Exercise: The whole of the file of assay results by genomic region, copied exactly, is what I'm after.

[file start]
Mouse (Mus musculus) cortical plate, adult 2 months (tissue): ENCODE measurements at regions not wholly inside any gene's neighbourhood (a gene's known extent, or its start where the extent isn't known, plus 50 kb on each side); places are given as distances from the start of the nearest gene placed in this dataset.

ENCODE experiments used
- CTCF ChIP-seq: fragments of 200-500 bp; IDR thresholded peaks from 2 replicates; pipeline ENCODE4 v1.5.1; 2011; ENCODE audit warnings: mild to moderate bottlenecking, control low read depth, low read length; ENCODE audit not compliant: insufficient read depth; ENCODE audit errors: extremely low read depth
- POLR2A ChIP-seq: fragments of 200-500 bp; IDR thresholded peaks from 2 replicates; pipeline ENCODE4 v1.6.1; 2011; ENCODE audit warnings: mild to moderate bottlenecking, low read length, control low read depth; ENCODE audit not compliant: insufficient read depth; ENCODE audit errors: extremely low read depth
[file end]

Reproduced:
Mouse (Mus musculus) cortical plate, adult 2 months (tissue): ENCODE measurements at regions not wholly inside any gene's neighbourhood (a gene's known extent, or its start where the extent isn't known, plus 50 kb on each side); places are given as distances from the start of the nearest gene placed in this dataset.

ENCODE experiments used
- CTCF ChIP-seq: fragments of 200-500 bp; IDR thresholded peaks from 2 replicates; pipeline ENCODE4 v1.5.1; 2011; ENCODE audit warnings: mild to moderate bottlenecking, control low read depth, low read length; ENCODE audit not compliant: insufficient read depth; ENCODE audit errors: extremely low read depth
- POLR2A ChIP-seq: fragments of 200-500 bp; IDR thresholded peaks from 2 replicates; pipeline ENCODE4 v1.6.1; 2011; ENCODE audit warnings: mild to moderate bottlenecking, low read length, control low read depth; ENCODE audit not compliant: insufficient read depth; ENCODE audit errors: extremely low read depth